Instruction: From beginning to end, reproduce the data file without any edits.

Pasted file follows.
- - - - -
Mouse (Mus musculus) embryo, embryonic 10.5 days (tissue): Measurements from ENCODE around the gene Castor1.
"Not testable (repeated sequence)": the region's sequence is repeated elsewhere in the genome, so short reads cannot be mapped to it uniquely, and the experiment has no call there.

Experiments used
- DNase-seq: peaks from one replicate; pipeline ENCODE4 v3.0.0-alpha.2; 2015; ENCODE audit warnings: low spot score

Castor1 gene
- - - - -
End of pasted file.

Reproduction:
Mouse (Mus musculus) embryo, embryonic 10.5 days (tissue): Measurements from ENCODE around the gene Castor1.
"Not testable (repeated sequence)": the region's sequence is repeated elsewhere in the genome, so short reads cannot be mapped to it uniquely, and the experiment has no call there.

Experiments used
- DNase-seq: peaks from one replicate; pipeline ENCODE4 v3.0.0-alpha.2; 2015; ENCODE audit warnings: low spot score

Castor1 gene